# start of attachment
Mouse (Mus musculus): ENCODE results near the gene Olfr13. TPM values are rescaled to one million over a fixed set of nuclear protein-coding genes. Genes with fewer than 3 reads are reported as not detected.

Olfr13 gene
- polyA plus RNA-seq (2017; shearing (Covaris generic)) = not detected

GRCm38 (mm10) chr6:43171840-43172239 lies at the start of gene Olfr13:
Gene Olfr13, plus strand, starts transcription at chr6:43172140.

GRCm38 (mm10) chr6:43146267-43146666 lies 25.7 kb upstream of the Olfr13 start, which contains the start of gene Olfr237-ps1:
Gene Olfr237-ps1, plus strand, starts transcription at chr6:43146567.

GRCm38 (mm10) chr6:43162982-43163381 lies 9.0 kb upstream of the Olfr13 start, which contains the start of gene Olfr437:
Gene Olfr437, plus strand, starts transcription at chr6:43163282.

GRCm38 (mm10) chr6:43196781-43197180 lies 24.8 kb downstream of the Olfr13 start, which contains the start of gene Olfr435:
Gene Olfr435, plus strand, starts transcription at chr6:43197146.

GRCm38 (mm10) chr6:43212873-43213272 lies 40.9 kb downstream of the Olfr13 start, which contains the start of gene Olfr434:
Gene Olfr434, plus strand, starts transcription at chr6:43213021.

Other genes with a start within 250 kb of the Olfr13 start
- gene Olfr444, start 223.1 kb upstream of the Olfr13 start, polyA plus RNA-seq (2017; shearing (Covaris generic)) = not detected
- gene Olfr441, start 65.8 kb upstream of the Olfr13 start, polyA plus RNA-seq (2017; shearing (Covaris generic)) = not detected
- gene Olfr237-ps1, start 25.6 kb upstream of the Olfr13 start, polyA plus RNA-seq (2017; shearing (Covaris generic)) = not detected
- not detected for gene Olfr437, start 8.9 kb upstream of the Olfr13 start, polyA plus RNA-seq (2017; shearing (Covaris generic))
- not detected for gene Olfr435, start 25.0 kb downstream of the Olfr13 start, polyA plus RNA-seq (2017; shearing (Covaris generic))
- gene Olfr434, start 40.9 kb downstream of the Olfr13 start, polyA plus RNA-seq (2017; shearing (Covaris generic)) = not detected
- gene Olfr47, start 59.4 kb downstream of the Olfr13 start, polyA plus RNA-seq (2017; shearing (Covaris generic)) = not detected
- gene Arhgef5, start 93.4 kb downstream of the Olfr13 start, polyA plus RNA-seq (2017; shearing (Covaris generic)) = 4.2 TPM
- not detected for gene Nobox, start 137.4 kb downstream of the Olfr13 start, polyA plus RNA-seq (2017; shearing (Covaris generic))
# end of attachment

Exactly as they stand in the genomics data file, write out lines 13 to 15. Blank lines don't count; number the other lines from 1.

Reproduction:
Gene Olfr434, plus strand, starts transcription at chr6:43213021.

Other genes with a start within 250 kb of the Olfr13 start
- gene Olfr444, start 223.1 kb upstream of the Olfr13 start, polyA plus RNA-seq (2017; shearing (Covaris generic)) = not detected